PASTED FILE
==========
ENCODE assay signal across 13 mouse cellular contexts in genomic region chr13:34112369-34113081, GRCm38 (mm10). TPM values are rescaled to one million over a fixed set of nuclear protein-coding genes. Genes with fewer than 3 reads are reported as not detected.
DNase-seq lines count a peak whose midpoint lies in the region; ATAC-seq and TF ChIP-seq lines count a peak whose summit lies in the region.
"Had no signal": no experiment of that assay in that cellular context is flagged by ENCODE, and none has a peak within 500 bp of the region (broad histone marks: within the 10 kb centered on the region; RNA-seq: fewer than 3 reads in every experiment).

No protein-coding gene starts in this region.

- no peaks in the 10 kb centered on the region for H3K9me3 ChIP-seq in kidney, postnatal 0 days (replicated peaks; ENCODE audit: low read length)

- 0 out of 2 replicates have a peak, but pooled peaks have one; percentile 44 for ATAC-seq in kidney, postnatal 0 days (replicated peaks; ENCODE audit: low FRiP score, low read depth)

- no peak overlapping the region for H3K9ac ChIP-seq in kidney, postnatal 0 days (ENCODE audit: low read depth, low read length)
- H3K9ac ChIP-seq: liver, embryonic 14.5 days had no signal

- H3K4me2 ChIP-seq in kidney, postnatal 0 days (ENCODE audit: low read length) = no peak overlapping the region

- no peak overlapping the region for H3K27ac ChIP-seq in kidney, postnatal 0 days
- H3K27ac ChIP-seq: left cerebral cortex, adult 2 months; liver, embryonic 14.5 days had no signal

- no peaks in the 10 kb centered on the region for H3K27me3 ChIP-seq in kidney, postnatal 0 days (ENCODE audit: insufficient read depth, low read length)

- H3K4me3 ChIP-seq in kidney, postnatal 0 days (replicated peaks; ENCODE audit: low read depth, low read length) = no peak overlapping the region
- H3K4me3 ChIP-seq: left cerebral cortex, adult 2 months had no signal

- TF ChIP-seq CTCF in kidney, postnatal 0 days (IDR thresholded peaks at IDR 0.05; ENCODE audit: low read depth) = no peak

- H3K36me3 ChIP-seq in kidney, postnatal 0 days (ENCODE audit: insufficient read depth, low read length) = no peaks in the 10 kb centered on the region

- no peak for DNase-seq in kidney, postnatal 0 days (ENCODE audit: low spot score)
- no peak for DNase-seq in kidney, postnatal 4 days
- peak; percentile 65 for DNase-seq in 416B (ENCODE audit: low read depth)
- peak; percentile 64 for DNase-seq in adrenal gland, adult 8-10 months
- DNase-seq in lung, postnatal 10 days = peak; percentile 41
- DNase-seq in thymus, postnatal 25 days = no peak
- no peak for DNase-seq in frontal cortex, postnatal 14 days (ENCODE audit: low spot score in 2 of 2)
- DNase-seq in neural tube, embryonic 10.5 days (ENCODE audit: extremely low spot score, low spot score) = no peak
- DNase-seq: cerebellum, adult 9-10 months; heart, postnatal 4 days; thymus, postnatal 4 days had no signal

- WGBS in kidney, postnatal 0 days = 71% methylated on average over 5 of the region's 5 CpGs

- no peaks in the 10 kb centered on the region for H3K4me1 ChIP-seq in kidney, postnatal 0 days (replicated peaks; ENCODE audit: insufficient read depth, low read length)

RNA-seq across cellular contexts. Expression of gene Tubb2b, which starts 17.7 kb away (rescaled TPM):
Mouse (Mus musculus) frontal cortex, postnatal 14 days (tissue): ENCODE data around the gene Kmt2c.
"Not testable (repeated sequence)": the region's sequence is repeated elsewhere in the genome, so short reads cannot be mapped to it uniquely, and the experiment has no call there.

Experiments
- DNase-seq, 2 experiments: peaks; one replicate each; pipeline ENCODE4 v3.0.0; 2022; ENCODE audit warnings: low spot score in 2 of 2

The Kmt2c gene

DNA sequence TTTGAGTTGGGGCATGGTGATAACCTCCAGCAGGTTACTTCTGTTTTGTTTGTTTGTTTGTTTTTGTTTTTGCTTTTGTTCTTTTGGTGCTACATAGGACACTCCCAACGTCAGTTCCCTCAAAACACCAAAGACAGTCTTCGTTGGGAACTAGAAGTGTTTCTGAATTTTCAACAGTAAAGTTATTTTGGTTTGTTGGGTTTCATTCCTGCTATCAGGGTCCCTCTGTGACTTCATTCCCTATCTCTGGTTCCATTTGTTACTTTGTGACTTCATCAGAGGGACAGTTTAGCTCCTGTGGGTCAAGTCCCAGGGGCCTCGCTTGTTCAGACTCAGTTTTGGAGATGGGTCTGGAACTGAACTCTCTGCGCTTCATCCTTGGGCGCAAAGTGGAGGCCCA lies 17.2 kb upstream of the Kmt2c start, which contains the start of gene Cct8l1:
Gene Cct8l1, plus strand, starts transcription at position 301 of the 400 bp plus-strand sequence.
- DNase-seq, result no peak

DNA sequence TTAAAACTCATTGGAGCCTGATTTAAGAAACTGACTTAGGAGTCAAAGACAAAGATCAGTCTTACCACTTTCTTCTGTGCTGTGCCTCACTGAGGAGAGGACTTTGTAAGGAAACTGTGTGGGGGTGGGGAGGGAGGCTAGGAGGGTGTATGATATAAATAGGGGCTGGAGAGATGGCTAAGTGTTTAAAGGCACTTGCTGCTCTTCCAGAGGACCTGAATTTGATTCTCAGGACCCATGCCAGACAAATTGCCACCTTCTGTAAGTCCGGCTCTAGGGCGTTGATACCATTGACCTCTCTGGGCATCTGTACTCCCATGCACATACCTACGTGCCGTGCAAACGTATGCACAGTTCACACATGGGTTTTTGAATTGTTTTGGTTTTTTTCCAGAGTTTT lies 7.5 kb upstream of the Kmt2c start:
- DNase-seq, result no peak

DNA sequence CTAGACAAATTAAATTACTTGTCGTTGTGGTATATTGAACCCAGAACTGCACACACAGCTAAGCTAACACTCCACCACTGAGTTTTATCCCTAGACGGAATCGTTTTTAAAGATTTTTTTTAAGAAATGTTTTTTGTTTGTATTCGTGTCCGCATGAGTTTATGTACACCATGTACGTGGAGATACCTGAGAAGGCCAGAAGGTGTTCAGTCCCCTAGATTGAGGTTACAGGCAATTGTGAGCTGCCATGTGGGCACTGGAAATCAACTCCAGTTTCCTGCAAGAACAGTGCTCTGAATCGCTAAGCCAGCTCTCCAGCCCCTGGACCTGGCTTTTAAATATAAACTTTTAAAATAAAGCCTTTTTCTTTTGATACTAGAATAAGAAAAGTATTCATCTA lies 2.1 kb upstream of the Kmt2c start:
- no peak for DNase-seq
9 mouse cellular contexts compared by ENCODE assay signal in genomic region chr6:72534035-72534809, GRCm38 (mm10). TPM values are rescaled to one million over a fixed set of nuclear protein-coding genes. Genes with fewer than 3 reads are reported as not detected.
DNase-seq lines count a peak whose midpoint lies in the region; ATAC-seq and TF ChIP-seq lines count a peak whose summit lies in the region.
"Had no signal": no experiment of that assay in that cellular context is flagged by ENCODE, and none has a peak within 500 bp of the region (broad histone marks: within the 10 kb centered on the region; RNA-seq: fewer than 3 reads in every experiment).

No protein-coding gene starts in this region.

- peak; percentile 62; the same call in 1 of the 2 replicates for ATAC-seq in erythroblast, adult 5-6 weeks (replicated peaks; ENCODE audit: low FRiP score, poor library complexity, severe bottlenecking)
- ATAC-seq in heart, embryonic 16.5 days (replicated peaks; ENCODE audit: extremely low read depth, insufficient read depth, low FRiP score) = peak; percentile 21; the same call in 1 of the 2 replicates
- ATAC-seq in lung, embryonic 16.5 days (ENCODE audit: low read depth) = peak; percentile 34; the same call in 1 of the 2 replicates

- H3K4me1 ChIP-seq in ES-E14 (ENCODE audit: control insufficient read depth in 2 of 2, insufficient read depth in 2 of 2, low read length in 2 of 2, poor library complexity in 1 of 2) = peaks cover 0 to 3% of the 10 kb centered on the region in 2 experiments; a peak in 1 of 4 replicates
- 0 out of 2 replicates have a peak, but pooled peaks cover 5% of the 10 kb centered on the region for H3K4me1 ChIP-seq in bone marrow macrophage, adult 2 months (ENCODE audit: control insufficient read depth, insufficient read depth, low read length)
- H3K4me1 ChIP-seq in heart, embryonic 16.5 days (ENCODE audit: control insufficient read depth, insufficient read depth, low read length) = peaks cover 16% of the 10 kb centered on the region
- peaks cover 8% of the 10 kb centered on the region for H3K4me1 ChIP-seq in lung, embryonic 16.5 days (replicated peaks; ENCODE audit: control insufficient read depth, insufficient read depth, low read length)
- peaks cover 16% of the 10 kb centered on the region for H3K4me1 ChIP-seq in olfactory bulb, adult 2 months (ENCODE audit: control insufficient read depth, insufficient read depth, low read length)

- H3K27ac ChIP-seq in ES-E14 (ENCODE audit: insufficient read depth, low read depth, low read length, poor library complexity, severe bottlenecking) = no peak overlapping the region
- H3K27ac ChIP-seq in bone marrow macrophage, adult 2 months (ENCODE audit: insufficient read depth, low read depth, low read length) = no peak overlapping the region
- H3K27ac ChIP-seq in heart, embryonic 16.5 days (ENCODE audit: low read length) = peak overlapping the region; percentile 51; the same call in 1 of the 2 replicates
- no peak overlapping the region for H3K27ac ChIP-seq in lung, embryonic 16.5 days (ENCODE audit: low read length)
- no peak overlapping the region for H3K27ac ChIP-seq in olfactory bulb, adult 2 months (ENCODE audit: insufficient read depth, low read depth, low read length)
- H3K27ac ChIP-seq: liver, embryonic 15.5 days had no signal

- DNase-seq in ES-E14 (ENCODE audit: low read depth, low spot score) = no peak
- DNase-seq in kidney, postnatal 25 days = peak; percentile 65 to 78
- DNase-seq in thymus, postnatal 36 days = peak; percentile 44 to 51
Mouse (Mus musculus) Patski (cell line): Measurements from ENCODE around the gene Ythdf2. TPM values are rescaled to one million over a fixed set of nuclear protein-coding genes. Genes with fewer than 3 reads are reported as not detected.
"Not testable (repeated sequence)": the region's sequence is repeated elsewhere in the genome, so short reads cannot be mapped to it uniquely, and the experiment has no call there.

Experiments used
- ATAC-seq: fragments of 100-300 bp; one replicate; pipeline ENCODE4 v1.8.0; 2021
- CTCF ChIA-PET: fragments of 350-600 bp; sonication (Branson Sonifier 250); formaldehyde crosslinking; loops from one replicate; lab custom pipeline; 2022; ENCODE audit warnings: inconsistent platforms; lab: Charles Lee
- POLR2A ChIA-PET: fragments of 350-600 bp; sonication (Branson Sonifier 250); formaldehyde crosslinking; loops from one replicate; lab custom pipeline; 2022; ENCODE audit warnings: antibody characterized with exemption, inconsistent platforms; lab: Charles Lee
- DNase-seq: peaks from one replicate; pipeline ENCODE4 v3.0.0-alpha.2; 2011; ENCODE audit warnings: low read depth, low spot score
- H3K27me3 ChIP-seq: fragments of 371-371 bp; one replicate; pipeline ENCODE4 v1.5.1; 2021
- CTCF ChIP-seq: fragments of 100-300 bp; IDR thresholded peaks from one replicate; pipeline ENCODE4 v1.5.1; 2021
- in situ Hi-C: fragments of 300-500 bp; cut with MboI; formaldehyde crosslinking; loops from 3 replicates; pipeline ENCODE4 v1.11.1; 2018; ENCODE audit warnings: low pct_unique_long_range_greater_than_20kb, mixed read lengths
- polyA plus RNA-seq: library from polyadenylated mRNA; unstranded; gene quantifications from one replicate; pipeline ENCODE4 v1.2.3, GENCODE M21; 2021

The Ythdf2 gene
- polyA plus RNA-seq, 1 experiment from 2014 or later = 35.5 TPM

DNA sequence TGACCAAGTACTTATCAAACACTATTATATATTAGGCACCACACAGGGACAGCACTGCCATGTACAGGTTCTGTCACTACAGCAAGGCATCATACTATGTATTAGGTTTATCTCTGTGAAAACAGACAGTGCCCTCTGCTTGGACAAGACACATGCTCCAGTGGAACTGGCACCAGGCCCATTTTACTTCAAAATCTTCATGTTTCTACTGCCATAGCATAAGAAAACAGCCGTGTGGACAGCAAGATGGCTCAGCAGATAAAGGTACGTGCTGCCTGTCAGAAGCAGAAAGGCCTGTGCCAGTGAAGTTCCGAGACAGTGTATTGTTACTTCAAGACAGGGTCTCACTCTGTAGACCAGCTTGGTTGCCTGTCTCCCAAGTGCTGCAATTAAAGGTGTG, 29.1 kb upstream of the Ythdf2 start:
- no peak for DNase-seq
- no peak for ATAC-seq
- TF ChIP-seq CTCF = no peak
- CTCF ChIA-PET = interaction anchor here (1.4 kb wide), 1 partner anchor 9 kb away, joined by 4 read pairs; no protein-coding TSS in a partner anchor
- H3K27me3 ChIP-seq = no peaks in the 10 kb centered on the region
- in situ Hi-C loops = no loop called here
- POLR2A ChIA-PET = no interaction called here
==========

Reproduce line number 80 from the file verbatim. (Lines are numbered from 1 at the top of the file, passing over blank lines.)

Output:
- H3K27me3 ChIP-seq = no peaks in the 10 kb centered on the region